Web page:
- Analyze the assessment report carefully and outline specific findings in a summary format for quick reference (for instance, current operating culture, ideal culture, best and worst five outcomes, top five levers for change) and share with the client.3
Report Debrief and Recommendations
The final and crucial phase is to present the assessment report findings to the client and outline the recommendations.
- Debrief survey results to the primary client coordinator or senior leader before presenting the results to the entire leadership team. Any changes requested should be accommodated in the final debrief presentation unless it compromises the integrity of the assessment.
- During the results debrief presentation, be sure to:
- Provide handouts of Circumplex results (Ideal and Current Operating Culture), How Culture Works model, Causal factors bar chart, Outcomes bar chart and one-page summary report to attendees.3
- Explain the How Culture Works model and define the Constructive, Passive/Defensive, and Aggressive/Defensive culture styles prior to debriefing assessment results.4
- During the results debrief, establish a connection between the quantitative and qualitative data to facilitate a meaningful understanding of results at the attendees’ end.
- After presenting the assessment results, ask attendees their thoughts about it. Facilitate group exercises and ask attendees to share their ideas on ways to attain change within the department and company. Make notes and share them with key stakeholders/leadership team.
- If subgroup results form a part of the main report, create a one-page summary report for each subgroup breakout and share with the client after the debrief presentation.
- Keep the assessment results report handy so that any questions (from attendees) on survey items and/or results charts can be immediately addressed.
- Share recommendations and discuss action plans with key stakeholders/leadership team.
- Help the leadership team share assessment results with the entire department and/or organization to facilitate and build an open and transparent communication culture.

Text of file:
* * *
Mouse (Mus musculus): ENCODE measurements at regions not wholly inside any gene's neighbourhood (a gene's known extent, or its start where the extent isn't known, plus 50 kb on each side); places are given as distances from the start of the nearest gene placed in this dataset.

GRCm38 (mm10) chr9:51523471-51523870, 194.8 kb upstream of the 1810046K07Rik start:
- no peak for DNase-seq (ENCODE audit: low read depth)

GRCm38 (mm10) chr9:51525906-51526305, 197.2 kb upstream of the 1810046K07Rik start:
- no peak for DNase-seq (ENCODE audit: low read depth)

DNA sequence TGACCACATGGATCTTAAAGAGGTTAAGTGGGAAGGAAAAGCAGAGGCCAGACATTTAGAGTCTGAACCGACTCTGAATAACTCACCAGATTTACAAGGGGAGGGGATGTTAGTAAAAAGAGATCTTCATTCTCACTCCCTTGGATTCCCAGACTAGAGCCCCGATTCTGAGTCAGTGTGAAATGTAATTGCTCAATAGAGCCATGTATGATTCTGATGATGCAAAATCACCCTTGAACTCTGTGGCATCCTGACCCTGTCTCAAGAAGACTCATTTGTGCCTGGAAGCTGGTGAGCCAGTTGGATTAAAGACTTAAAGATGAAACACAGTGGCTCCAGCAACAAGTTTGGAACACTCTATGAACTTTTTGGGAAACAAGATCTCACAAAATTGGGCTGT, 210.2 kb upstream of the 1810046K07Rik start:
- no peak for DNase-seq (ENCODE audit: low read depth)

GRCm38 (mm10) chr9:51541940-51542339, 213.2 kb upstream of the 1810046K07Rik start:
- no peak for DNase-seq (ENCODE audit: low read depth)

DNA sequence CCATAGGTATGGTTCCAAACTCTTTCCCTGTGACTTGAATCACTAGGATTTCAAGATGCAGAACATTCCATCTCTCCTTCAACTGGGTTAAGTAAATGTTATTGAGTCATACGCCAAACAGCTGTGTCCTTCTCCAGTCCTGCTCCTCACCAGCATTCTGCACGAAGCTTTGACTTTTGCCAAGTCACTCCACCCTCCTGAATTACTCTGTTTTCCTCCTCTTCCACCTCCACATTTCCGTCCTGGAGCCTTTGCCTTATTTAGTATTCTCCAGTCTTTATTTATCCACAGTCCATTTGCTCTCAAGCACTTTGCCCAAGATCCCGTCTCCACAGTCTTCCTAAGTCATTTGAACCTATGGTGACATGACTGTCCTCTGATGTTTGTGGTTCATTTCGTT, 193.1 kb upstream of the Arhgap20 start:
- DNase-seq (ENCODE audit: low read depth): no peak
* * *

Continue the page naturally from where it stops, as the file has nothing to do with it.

- Establish a contract in advance with the client for post-assessment support, even if the support doesn’t include an entire intervention. This support should include helping the client get started on action plans and the implementation process.
“To be intentional is to act purposefully, with a goal in mind and a plan for accomplishing it.” -Ann Epstein
The specific lessons shared above can apply to both external and internal consultants. The more general lesson is that all organizational members, including Human Resource professionals and leaders, play a crucial role in fostering a constructive culture at the workplace–and they must be included in the change process..
Finally, building a healthy culture must be intentional and proactive instead of reactive. It is a daily process instead of a one-time effort. For instance, at Culturelligence, an Agile HR training consultancy I co-founded, we intentionally embarked on creating a psychologically safe, humanistic-encouraging, and affiliative environment where all members of our globally distributed team feel a sense of belonging, even though we are a 100% remote company.
Editor’s Note: This blog post has been updated for comprehensiveness.
1 Stiehm, et al., (2002) VUCA. Retrieved from https://en.wikipedia.org/wiki/Volatility,_uncertainty,_complexity_and_ambiguity
2 Cooke, Robert A. & Szumal, Janet L. (2003). Organizational Culture Inventory®/Organizational Effectiveness Inventory® Feedback Report. Plymouth, MI: Human Synergistics.
3 The terminologies are from Robert A. Cooke, Ph.D. and J. Clayton Lafferty, Ph.D., Organizational Culture Inventory® and Organizational Effectiveness Inventory®, Human Synergistics International, Plymouth, MI. Copyright © 1987-2007. All Rights Reserved. Used by permission.
4 OCI® style names and descriptions are from Robert A. Cooke, Ph.D. and J. Clayton Lafferty, Ph.D., Organizational Culture Inventory®, Human Synergistics International, Plymouth, MI. Copyright © 1987-2007. All Rights Reserved. Used by permission.